Posts Tagged ‘planet’


It has now been a whole year since I received my telescope for my 30th birthday, and I have learnt so much in that time!

It was exactly a year ago that I found out which bright light in the sky was Jupiter so I thought that I would go out and view it again, now that I have had more experience with the telescope.

I wasn’t disappointed either as I managed to home in on the Red Planet pretty quickly and got it into focus using several lenses with minimal trouble. What I saw was again brilliant and I could make out four of Jupiter’s moons beside it.  In fact, whilst I was looking at the planet, one of the moon’s popped out from behind the right hand side of it, which  I thought was great! 😉  I could also make out the swirling colours of Jupiter when I used the highest magnification lens that was available to me.

Overall, I was very pleased with the evening’s Astronomy and it showed that I have definitely learnt loads about the night sky in the past year.

N.B. Jupiter is currently very bright in the Sky and is one of the first objects that you can see during and after dusk. You can’t miss it! 😉

The photograph of Jupiter below was taken by the Voyager 1 Spacecraft when it was still more than 25 million miles away on January 24th 1979.  The object on the bottom left is Ganymede which is Jupiter’s largest Moon.

The Red Planet Jupiter

The Red Planet Jupiter

Saturn in the Virgo Constellation

For the past few weeks Saturn has been in a great position in the sky to view through either binoculars or telescopes.  It is currently in the Eastern Sky within the Constellation of Virgo.

The planet Saturn in the Constellation of Virgo

The planet Saturn in the Constellation of Virgo

I had been trying for a long time to get a good view of the planet via my telescope, but had been scuppered a lot of the time due to bad weather and haze in the sky in the evenings.  The sky has also been brighter later in the evenings now, so I have had to go out later and later each night to view it.  When you have an energetic 2 year old, this is a difficult task as by that time of night, you are shattered!!  😉

Eventually, after many attempts, I managed to get a great view of the planet and could very clearly make out the rings around it.  It was an amazing site and I was very pleased that I managed to get my telescope to focus in correctly.

The Planet Saturn

The Planet Saturn

Some of you may be interested to know that the rings of Saturn are so big that they would nearly reach all the way to the Moon from the Earth, and the planet is so dense that it would float on an ocean.  Amazing.   Saturn also has 60 moons with the most famous being Titan, but unfortunately I was unable to spot any of these through the telescope, though I will try again when the weather is better!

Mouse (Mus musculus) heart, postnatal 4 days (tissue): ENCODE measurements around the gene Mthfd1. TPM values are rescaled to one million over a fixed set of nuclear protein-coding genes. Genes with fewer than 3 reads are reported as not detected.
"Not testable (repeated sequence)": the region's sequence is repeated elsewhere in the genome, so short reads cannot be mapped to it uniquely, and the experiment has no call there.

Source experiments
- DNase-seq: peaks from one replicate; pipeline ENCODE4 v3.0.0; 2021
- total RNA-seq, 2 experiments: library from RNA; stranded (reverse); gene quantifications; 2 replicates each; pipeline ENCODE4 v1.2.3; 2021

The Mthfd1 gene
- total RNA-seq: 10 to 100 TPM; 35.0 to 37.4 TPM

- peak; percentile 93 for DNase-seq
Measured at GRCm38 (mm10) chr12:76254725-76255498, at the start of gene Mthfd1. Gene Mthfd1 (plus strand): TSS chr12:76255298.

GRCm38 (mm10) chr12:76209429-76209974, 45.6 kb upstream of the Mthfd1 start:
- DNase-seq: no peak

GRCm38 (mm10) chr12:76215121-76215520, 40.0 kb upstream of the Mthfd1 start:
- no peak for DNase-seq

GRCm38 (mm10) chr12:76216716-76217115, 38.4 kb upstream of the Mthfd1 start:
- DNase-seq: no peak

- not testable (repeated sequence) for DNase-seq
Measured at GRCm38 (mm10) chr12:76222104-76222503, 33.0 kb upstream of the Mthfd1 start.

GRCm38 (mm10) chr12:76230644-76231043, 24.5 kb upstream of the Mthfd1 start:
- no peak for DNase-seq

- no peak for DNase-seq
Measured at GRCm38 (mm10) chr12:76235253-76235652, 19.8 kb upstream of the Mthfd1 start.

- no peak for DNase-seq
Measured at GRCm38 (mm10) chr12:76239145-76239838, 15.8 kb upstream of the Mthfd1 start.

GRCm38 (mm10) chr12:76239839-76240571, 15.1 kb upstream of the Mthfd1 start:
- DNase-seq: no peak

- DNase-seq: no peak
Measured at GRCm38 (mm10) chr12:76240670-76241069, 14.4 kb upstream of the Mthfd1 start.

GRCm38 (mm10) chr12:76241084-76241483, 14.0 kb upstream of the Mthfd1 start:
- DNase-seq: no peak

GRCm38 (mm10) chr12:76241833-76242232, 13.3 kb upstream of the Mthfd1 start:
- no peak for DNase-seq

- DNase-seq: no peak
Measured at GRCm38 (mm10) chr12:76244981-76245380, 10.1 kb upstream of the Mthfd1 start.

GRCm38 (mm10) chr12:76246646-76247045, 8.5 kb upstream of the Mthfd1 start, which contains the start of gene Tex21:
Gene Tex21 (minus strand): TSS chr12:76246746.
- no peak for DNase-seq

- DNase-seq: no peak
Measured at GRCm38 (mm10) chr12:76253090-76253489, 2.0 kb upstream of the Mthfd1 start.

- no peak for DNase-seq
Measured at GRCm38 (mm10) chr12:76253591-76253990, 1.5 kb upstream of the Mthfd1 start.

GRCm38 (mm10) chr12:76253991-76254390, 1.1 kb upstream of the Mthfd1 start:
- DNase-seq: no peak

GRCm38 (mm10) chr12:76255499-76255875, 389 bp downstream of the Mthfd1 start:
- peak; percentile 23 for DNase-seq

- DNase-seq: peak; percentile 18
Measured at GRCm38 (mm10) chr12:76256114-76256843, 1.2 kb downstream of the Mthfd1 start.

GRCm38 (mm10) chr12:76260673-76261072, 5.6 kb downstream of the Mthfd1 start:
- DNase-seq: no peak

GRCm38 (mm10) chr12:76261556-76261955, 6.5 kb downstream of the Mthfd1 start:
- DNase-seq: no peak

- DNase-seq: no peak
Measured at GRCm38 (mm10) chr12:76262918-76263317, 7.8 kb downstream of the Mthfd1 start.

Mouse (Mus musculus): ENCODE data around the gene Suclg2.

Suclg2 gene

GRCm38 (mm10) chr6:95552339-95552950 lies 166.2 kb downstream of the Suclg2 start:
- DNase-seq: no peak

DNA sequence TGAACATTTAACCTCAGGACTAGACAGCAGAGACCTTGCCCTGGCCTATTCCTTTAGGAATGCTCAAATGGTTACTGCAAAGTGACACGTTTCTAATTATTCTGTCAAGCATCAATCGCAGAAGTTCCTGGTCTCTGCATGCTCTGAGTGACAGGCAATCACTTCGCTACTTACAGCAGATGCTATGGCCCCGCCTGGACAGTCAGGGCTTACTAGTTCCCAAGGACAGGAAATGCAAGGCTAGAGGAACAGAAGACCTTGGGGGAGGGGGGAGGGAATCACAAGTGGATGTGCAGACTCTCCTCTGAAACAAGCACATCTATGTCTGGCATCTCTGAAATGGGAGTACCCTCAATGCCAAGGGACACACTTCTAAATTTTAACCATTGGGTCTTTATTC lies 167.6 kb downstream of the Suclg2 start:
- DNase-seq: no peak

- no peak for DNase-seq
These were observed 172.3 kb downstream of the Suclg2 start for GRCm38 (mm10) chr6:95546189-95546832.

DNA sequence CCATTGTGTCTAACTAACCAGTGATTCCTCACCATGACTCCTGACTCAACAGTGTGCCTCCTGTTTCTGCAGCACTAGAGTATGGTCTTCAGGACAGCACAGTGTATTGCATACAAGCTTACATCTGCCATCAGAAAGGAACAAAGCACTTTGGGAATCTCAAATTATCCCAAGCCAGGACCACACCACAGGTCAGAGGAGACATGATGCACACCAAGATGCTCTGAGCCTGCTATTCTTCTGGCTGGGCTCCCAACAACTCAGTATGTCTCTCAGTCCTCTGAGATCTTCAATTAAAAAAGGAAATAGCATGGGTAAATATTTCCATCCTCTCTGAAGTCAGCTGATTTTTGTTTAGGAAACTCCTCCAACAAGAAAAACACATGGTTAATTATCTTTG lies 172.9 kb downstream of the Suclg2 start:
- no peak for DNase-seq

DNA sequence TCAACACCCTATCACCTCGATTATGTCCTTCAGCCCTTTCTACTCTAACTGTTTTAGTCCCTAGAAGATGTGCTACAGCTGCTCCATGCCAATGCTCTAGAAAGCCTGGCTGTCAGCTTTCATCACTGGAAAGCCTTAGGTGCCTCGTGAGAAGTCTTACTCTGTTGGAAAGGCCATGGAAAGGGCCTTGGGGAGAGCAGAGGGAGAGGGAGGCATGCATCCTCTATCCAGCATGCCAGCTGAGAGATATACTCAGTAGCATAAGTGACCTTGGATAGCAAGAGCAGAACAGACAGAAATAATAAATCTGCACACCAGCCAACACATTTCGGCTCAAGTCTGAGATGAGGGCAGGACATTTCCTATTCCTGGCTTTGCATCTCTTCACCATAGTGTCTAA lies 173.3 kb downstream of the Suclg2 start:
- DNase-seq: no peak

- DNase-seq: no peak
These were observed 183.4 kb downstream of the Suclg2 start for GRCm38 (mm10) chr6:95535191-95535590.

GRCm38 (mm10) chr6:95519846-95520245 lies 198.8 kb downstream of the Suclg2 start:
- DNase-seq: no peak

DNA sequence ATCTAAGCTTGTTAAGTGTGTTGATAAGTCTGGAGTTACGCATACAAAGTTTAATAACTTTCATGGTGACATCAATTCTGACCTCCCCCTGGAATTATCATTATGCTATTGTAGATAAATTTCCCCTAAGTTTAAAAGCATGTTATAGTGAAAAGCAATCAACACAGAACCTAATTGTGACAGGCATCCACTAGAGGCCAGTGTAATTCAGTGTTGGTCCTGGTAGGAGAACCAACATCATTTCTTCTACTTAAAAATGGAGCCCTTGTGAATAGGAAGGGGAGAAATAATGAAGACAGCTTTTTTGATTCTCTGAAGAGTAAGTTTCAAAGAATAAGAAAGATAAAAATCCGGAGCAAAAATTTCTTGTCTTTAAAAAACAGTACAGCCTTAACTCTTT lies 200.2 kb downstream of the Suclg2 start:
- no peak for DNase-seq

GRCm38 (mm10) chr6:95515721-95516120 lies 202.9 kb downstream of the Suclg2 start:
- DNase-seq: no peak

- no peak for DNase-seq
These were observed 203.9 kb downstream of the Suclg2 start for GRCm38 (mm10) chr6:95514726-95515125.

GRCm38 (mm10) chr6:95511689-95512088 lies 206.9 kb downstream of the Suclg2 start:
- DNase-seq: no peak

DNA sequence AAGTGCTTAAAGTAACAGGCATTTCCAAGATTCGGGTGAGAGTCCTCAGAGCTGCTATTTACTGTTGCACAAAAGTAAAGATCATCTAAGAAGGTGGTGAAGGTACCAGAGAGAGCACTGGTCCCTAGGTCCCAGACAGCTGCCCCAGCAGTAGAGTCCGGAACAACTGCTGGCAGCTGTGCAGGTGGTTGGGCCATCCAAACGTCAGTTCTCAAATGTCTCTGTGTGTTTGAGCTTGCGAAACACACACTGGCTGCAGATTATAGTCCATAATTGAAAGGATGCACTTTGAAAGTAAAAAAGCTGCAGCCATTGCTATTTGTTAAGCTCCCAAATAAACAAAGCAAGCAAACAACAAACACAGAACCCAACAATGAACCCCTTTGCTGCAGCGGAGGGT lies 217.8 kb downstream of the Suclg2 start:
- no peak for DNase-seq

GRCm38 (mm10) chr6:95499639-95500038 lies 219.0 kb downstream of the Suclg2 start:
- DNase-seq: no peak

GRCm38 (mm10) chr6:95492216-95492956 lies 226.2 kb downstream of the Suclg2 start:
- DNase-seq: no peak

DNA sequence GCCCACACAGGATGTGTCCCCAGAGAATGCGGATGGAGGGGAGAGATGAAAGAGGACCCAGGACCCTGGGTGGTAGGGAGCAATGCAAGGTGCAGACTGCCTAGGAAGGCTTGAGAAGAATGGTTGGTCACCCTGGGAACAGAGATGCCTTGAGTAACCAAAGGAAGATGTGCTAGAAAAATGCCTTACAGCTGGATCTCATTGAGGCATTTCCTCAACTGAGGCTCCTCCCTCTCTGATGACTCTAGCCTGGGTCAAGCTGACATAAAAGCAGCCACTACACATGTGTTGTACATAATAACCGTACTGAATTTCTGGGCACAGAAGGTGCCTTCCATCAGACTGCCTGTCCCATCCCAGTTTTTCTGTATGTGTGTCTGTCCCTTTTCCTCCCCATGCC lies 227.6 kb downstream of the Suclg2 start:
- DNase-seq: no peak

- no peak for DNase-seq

If you have any thoughts or statistics about Saturn, please leave them as comments to this post as I would find any other information very interesting indeed! Thanks!

Pegasus, Jupiter and Polaris

I had to wait a whole week until the weather was good enough to go out and use the telescope again.  This time I went out to try and see the brightest star in the sky, but I still didn’t know fully how to use the telescope so it was a bit hit and miss.  I didn’t realise that I had to line up the viewfinder with the telescope beforehand, during daylight hours.  So when it came to trying it in the dark, it was very difficult to find the correct direction.  After several attempts, I finally locked on to the star but still couldn’t see it very well.

Having spent some time trying to view it through a telescope and binoculars, I decided to go and try and find out what it actually was.  After searching through several sites, my wife found that the star was actually Jupiter and during the month of October, it was the brightest it will be for a long time (see link in the right hand side column).  Whilst we were looking up about this, I learnt to find the ‘Square of Pegasus’ and where the North Star (Polaris) was in the sky.  This was useful as Jupiter is situated just below the ‘square’ which made it easy to find.  What made this extra relevant was that the ‘Square of Pegasus’ was right in front of us in the sky (North East) when we stood in our back yard.  This made it really easy to pinpoint other stars, planets and constellations, and we think we pinpointed Neptune further to the East.

(image taken from ‘The Sky X First Light Edition’)

Armed with this new information we went outside to have another look but, unfortunately, it had started to cloud over so we were unable to use the telescope anymore.  We did attempt to use the binoculars and thought we had zoomed straight in to Jupiter and saw a moon or two orbiting it, but we aren’t sure as the image kept changing.  We think the binoculars are a bit dodgy (they were only very cheap!) so we can’t be 100% sure of what we saw.   Will need to buy or borrow some binoculars to make sure.

So it wasn’t the best viewing but I did at least learn a lot of things about the Sky and its stars and constellations, and wherever I am now, I know how to find Jupiter as long as I can find the ‘Square of Pegasus’ first.

Time: 19:45 – 21:30, Longitude: 50.435423, Latitude: -4.093217, Viewing: North East